I wrote this beautiful song in the shower, and it was so good, so true, and so sincere. I imagined how well received it would be in an emotional sense, if not a critical one — that people would feel it as something so true, something that they understood from experience — inchoate sentiments they had yet to verbalize. However, there is the fact that I have no musical ability whatsoever, and a song is really nothing without music, is just a bad poem.
This was because I was really emotional, am still a little so, and was made so by the large cup of coffee I recently drank, as well as by the viewing of 42 Up. This is the last one of the series that is out on video. 49 Up is going to have a screening this fall at the New York Film Festival (this, a future note to myself). For those that do not know, the Up Series started in 1964 with Seven Up, a documentary that followed 14 British 7 year olds from different social strata, with the intention of critiquing class structures, showing how the rich kids were bound for further richness, and the poor kids for further poorness. Every seven years, Michael Apted and his crew followed up on the 14 subjects, looking at how their lives have progressed. It is an amazing film project for so many reasons, not the least of which is watching human beings grow — children grow into adults, happiness fade into sadness, sadness fade into happiness. I came across a lovely analogy that is so perfect I am going to have to quote it. It is from Vogue writer, Molly Haskell, “Amazing. . . the spectacle, as in time-lapse photography, of human beings taking shape before our eyes.”
I made the mistake of watching them into close a succession and got burnt out and a little tired of the series by 35 Up. The problem I had was that each film shows so much footage from the previous films as they show the progression of these subjects. The films were originally made for TV in the pre-DVD era and so all that footage is a refresher since they were aired every seven years. Watching it all in a couple of weeks, some of that footage seems boring and unnecessary, but I understand the necessity even if I did get bored by it at times.
But this last one, 42 Up, I enjoyed so much, having taken a short break between this and the previous one. It is so sad to watch these people age, as it probably is sad to watch anyone age, seeing them go through traumas (the death of parents, marriage, divorce, children, etc.) and looking all the worse for those traumas. It shows in their faces. And that these are things everyone goes through, that I will go through, is totally terrifying. Neil Hughes, who in Seven Up is a gorgeous, cute, sprightly young boy, is one of the saddest stories in this series. Something happens to him after that first film and I am not what it is, but he loses all that enthusiasm, that cuteness, and eventually becomes homeless, and it is so sad. All these stories are so sad, perhaps because they are so real – stories of divorce and raising kids by yourself in some bland council flat – that not everyone, not anyone, grows up to have a storybook life. But there is happiness to be found and most of the subjects by the time they turn 40 are all decent human beings, their rough edges being smoothed out, and with some wisdom gained through those years.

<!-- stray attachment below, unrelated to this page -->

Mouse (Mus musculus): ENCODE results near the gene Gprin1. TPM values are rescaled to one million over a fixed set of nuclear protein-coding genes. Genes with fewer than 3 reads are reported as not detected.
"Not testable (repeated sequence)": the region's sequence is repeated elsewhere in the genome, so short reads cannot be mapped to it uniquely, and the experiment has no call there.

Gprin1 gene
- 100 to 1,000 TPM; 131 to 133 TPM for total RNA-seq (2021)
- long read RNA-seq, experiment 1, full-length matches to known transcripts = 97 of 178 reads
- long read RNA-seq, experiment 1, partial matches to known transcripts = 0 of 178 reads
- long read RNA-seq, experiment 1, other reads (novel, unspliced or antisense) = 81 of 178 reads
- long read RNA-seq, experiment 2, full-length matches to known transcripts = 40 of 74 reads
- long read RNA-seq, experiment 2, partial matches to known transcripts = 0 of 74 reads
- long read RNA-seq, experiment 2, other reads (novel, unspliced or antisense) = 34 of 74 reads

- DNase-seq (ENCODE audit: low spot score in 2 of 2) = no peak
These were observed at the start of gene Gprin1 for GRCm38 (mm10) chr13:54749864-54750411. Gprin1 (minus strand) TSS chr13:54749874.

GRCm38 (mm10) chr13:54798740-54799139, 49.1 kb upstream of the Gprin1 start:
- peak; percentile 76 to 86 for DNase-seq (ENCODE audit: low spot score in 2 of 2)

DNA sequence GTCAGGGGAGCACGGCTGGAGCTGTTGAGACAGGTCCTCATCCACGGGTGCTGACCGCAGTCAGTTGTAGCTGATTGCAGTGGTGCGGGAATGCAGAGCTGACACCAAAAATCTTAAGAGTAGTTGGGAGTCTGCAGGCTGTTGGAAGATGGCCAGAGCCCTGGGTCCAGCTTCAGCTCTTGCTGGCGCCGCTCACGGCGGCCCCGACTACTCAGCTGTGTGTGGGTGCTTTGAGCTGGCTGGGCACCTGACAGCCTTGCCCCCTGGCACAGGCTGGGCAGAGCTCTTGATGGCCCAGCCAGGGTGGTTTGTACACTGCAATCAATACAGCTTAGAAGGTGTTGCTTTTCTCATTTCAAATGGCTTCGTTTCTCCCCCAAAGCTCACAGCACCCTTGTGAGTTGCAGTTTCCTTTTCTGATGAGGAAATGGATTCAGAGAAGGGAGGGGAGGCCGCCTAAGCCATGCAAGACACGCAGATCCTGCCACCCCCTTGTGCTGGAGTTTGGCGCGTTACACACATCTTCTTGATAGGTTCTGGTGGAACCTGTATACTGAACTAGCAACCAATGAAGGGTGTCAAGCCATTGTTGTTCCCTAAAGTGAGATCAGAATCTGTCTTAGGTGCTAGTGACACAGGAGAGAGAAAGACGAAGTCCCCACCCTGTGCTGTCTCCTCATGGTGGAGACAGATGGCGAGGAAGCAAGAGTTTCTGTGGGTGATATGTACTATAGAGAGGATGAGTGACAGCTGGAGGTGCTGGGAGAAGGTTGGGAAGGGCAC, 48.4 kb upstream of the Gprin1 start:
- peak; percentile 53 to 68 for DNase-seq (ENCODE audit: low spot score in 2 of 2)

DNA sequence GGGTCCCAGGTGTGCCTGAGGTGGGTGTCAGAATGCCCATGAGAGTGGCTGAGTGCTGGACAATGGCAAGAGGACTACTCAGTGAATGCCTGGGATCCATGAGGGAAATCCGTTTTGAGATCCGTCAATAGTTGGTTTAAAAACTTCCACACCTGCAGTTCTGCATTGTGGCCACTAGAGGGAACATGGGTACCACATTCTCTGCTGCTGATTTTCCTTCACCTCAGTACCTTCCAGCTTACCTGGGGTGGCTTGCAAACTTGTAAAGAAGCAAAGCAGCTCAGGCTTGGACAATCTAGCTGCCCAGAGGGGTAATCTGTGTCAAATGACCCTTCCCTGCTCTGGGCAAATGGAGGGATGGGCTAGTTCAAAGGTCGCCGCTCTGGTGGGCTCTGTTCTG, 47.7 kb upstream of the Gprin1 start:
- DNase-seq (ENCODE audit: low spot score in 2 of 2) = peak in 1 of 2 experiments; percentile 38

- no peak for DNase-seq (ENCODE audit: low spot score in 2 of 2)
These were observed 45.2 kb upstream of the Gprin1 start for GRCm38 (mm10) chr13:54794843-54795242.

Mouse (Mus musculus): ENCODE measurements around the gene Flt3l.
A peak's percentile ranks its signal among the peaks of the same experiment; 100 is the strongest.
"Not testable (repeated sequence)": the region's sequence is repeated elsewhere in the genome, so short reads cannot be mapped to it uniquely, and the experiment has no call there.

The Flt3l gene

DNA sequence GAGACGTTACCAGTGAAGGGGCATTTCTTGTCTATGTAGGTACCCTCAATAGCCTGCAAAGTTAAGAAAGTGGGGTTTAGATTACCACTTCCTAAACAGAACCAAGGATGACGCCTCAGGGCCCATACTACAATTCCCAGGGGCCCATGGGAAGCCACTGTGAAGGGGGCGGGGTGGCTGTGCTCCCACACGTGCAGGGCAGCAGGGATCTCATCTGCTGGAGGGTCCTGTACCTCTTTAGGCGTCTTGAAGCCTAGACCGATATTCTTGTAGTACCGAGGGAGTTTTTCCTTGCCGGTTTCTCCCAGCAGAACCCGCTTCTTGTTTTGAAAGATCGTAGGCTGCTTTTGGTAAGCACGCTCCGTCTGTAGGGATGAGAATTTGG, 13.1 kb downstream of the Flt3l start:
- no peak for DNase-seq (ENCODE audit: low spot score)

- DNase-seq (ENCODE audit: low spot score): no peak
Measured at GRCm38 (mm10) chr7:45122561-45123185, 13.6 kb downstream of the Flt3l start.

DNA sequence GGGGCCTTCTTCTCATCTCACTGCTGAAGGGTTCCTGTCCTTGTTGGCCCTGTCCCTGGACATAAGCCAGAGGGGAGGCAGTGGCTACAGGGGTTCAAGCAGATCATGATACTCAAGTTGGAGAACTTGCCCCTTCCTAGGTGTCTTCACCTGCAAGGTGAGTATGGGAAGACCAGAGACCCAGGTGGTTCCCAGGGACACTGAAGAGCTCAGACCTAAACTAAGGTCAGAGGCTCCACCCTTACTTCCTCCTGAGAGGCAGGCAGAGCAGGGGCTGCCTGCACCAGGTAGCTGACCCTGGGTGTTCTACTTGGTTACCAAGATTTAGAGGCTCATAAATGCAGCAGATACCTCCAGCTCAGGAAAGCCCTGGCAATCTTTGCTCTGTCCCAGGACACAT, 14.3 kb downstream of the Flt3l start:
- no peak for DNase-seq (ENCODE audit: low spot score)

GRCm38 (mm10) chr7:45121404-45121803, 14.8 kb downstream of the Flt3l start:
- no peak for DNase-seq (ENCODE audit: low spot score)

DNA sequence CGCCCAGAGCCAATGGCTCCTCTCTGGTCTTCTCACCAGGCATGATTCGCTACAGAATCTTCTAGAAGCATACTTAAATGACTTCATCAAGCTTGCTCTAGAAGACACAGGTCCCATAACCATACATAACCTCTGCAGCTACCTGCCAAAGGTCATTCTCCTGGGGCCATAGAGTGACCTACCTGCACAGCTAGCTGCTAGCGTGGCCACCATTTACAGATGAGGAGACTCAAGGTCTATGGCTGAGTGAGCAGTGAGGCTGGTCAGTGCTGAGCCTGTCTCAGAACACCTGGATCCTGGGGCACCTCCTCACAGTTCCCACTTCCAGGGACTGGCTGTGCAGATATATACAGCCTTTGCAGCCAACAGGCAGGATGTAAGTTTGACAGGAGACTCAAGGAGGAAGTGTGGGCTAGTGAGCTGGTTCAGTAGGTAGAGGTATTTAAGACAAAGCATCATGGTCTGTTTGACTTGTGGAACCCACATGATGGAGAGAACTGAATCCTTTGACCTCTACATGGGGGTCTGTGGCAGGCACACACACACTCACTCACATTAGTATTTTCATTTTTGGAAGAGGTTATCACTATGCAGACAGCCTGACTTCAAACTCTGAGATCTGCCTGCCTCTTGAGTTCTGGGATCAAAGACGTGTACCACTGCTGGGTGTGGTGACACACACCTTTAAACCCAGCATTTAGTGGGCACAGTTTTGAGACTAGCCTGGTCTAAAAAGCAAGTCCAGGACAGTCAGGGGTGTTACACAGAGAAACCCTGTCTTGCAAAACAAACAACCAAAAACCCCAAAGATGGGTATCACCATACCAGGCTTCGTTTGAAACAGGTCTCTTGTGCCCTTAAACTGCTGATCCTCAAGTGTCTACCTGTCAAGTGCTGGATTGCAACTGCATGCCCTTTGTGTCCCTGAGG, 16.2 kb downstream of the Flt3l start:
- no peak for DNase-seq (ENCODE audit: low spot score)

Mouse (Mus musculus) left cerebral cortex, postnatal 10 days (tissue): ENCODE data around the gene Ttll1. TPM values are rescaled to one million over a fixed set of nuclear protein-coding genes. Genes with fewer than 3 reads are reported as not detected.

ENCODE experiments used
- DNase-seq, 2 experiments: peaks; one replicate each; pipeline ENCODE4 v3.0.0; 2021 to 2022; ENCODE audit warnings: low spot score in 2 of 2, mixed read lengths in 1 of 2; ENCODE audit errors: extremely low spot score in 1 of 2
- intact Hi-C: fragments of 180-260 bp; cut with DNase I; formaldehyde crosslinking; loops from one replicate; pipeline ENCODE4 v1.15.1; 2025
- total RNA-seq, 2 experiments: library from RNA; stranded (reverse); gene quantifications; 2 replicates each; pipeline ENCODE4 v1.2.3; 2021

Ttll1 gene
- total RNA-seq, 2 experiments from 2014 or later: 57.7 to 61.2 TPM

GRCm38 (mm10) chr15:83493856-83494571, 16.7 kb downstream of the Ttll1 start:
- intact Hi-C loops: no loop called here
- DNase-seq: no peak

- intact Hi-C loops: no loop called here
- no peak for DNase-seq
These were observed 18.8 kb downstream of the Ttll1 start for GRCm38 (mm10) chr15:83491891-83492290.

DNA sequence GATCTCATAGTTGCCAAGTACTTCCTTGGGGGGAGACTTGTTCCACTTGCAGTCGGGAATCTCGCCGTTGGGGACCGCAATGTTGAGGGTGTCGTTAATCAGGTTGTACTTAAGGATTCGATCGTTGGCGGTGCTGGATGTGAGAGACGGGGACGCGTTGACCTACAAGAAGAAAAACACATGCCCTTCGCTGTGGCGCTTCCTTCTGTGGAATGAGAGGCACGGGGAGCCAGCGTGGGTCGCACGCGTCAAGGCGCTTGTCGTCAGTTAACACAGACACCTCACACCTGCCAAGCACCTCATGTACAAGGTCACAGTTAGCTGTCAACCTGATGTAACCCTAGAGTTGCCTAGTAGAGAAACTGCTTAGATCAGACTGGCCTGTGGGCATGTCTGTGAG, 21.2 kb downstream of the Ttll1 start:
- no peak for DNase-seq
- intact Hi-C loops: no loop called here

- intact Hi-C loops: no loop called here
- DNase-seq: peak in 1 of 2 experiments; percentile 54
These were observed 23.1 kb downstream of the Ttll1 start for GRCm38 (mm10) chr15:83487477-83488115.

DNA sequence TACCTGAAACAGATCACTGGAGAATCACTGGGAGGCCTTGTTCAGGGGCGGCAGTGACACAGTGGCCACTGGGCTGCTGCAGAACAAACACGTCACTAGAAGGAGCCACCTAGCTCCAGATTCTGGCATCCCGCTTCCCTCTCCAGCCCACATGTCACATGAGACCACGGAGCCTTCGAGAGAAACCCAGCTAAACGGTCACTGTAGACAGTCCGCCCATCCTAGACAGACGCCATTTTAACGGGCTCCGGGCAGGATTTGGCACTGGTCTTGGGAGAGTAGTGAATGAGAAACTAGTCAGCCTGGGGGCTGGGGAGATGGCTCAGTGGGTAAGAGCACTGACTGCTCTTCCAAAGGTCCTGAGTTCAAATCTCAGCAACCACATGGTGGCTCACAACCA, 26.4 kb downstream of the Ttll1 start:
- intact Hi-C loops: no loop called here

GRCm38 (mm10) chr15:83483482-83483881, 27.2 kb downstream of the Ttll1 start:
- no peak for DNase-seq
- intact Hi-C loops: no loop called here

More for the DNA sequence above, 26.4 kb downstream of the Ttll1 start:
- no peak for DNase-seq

There is so much to say about this series, so many possible avenues to explore, so many questions — and so many of those questions, at least in my case, are unique to the viewer. That this character reminds me of my aunt Sue, and so I love this character and wonder how my aunt is doing these days. And then, of course, there is the projection of yourself, of myself, up onto to that screen, wondering were my life to be filmed every seven years, were I to have to report progress and give an accounting of things I had done, how would it look? I was a cute 7 year old. Everyone was, is. But what happens to those qualities, those enthusiasms and dreams you had then? People don’t grow up to be cute 7 year olds. They grow out of that and disappoint.
And so I wonder if I am already a disappointment, or if, like most people, I am headed in that direction. What would there be to prevent that from happening? What would be the circumstances that needed to be present for you to say that this subject, this Charlie, was a success, was happy, and lived a good life? I am not sure about the answers to any of those questions. I have some ideas and right now, those ideas are pointing toward non-success, toward possibly already failure. In the shower, which I was taking because I was incredibly nervous and they tend to calm me down, I thought about these questions, tried to tease out answers to them, and it only brought up more questions, and more doubts as I recounted what, at that moment, seemed like a long string of missed chances and missed opportunities.
I could recount them for you, but really, there is no point – the same old gripes that so many people have, that you could easily predict – imagining all the decisions in your life as the wrong ones. And this song was so good. I don’t remember all the lyrics, and it might have a couple of blatant end rhymes to the structure, but the theme involved truth and divulging secrets. I was thinking about my family, but now I see that the song also dealt with an underlying theme in The Up Series, of people being honest, showing wounds, and showing their human side. And I think the chorus might have been: “Tell me your secrets and we’ll set them free / I am no shaman but my ears will do.” And really it doesn’t sound amazing as I recount it, but it was so good. It just needed a backing track.